3D printing (additive manufacturing) has come a long way since its very humble beginnings in 1983, when Charles Hull printed the very first 3D object, a simple eye wash cup.
Hull’s first ever 3D printer (he called it stereolithography or SLA printing) worked by moving an ultraviolet laser beam over the surface of a liquid photopolymer. Simply put, where the beam hits the exposed polymer, it instantly turns from a liquid to a solid plastic. A sunken platform lowers itself into the pool of liquid as each layer is formed to make room for the next, until the finished cup emerges. Some 3D printers still use this technique today, but there are also several other technologies, all of which are constantly being fine tuned. The Hulls still own the eye wash cup (Mrs Hull is eventually donating it to the Smithsonian apparently).
Whilst similar photopolymer technology was around at the time, what was so remarkable about SLA is that it allows engineers and designers to create 3D models of just about anything that they can imagine using digital data files, which they then upload to a printer to produce physical, 3D objects, one layer at a time.
Lend me your ear, or just print me a new one…
Since 1983, 3D printing has impacted society in ways that Mr Hull could have only dreamt of. In 2016, a team of pioneering biochemists and medics at Wake Forest Institute for Regenerative Medicine began printing tissues, bone and organs using 3D printing, that when transplanted into animals, functioned perfectly. They printed the replacement body parts using actual living cells, taken from the patients and cultured in the lab, to ensure that the body’s immune system did not reject them. Unbelievably, in their early investigations they actually used an inkjet printer, loading the ink wells with the living cells and printing with them.
3D printing is also being used to make bespoke prosthetic limbs around the world, more quickly, more cheaply and that fit better than ever before. In 2001 a British organisation called e-NABLE was established that hosts a network of volunteers from all over the world who are using their own 3D printers to create free 3D printed hands and arms for those in need, including many, many children and refugees from conflict zones. The limbs for children come in bright colours and funky designs.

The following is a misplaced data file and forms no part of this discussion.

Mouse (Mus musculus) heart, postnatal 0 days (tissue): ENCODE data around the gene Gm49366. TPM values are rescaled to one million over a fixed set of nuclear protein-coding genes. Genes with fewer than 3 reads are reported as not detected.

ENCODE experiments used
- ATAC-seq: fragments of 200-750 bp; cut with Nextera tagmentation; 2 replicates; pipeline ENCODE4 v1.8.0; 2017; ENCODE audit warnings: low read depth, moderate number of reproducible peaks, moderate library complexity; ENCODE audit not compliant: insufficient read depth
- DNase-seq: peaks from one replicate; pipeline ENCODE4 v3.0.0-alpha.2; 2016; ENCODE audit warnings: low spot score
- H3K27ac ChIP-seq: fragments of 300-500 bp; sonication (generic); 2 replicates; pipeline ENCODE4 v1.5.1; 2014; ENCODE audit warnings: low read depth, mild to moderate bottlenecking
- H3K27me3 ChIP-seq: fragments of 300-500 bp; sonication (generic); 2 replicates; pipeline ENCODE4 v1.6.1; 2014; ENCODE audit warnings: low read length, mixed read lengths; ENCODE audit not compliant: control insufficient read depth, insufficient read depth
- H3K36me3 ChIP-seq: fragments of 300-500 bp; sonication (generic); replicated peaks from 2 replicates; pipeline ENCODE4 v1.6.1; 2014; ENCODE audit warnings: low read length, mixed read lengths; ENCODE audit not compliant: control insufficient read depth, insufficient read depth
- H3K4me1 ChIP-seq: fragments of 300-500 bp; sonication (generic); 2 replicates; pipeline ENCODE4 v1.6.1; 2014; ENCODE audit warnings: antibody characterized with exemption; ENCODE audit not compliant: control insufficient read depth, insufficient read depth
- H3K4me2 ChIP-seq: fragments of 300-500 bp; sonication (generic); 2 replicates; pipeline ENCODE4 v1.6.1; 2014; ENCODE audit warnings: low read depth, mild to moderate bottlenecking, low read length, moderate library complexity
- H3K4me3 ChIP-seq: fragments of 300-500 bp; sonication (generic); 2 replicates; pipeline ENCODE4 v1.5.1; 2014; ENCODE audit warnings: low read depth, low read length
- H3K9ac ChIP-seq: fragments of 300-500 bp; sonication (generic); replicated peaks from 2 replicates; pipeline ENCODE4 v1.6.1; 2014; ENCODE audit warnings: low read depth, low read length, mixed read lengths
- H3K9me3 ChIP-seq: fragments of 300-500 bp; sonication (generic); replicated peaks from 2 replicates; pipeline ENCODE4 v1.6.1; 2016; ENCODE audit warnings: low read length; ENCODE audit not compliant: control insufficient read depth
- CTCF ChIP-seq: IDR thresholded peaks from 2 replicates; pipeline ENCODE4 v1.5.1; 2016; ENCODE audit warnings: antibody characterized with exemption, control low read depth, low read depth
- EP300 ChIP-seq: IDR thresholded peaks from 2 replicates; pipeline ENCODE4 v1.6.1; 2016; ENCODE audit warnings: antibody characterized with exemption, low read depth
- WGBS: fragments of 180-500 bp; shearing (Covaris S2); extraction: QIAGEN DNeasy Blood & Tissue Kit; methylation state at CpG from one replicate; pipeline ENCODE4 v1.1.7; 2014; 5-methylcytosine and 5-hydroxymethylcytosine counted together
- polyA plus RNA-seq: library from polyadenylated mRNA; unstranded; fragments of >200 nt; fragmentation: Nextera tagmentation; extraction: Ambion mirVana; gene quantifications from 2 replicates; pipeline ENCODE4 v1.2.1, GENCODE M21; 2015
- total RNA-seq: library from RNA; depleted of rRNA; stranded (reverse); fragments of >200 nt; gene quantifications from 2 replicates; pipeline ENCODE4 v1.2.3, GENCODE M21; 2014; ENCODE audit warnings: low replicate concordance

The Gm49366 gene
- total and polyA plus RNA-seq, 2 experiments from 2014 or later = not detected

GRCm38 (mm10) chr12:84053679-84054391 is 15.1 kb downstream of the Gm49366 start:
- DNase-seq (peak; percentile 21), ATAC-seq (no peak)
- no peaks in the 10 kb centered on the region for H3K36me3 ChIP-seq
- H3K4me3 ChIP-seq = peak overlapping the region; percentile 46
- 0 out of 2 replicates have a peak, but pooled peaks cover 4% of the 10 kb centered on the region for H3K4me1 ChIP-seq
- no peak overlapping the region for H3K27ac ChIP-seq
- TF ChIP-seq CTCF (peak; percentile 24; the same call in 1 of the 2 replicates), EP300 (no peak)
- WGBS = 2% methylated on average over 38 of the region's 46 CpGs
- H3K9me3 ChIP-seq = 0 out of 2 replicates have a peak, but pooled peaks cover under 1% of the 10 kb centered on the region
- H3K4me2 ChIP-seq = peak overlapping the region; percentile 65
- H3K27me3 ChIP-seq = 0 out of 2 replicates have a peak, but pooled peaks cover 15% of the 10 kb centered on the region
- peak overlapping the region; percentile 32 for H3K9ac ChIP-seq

From key rings to cellos, from the comfort of your own home
The cost of 3D printers has plummeted over the last five years, a quick look online will show that you can actually pick up something small and basic for under £300 now.
As the cost, efficiency and usability of 3D printers has improved over the last 30 years, the use of 3D printing and our attitudes towards it have begun to shift. No longer is it the domain of well funded MIT research groups and tech buffs, additive manufacturing is now a tool of the many. Small businesses and hobbyists alike are using 3D printing to make everything from musical instruments, household and kitchen equipment, toys, jewellery, accessories and get this, even dentures! High fashion is also beginning to embrace the technology to create, not just quirky, but also more sustainable clothing.
Imagine the depth of innovation and technological leaps that tomorrow’s engineers will be capable of using 3D printing?
Primary and secondary schools around the world are now beginning to tap into this technology and are using it in classrooms to fire up learners’ enthusiasm and inventiveness. Initiatives such as The Create Education Project is helping schools across the UK to achieve this by providing access to printers, free teaching resources, training, software and design ideas. They even offer a free 3D printer loan scheme.
We have talked in other blog posts about the importance of making STEM education in schools more appealing and practical in the hope of inspiring future engineers. What could be better then than students being able to design, print out and assemble anything from a robot submarine to a working power drill?
In May 2018, we got a glimpse of how buildings may develop using 3D printing when University California Berkeley Associate Professor of Architecture Ronald Rael unveiled his ‘Cabin of Curiosities’, a fully weather-proof and livable mini-house made almost entirely from 3D printed materials. He and his students used multiple printers to create the constituent parts and also up-cycled various other materials including grape skins and sawdust into building materials. Here is a video tour of this unique and rather beautiful little building.
One of the latest advancements in 3D printing, which is of profound importance to engineering is that the printing medium is no longer limited to plastics. Printers now print with metals, glass, paper and wood.
The sky really is the limit. If additive manufacturing could produce food too, well wouldn’t that be a game-changer…